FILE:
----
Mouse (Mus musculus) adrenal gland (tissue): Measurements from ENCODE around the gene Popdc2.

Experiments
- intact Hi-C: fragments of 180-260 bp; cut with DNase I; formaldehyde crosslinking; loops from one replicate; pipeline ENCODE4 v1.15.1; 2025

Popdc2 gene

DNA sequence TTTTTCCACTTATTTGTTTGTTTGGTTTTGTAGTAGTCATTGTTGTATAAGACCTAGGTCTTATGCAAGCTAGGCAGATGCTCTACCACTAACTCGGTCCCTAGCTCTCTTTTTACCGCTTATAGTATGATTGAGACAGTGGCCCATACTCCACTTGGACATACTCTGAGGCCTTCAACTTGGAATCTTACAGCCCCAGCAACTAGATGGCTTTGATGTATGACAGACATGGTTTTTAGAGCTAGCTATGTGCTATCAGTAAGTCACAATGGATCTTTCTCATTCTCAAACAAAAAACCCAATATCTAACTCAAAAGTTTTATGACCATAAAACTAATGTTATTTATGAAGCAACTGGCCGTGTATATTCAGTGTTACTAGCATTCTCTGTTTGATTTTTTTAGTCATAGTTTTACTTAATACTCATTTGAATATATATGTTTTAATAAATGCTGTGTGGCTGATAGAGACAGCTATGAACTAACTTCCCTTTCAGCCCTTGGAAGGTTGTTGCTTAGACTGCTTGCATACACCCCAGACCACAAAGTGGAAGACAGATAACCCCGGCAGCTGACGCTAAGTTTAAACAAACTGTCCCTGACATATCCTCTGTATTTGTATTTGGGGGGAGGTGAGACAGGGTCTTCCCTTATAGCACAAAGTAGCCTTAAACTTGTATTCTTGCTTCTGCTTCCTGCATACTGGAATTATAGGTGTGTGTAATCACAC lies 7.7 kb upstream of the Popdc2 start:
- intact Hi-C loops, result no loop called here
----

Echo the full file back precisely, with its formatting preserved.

Mouse (Mus musculus) adrenal gland (tissue): Measurements from ENCODE around the gene Popdc2.

Experiments
- intact Hi-C: fragments of 180-260 bp; cut with DNase I; formaldehyde crosslinking; loops from one replicate; pipeline ENCODE4 v1.15.1; 2025

Popdc2 gene

DNA sequence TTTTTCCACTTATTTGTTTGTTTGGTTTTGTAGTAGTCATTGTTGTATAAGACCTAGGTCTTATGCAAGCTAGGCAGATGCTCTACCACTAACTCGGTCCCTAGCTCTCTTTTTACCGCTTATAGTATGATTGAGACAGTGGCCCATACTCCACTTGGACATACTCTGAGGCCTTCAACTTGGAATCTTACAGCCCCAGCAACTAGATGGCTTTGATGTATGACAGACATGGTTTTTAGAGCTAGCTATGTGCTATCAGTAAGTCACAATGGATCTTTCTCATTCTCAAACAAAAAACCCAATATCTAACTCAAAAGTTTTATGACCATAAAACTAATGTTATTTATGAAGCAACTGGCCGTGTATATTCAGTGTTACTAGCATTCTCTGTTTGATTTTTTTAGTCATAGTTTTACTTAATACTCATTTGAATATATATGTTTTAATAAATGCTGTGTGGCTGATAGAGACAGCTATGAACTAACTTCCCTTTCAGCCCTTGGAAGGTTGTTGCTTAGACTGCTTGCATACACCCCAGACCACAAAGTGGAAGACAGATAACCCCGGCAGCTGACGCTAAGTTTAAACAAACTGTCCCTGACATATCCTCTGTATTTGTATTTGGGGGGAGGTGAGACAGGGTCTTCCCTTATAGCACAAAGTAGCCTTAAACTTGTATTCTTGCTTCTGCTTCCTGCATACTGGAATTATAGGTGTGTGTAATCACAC lies 7.7 kb upstream of the Popdc2 start:
- intact Hi-C loops, result no loop called here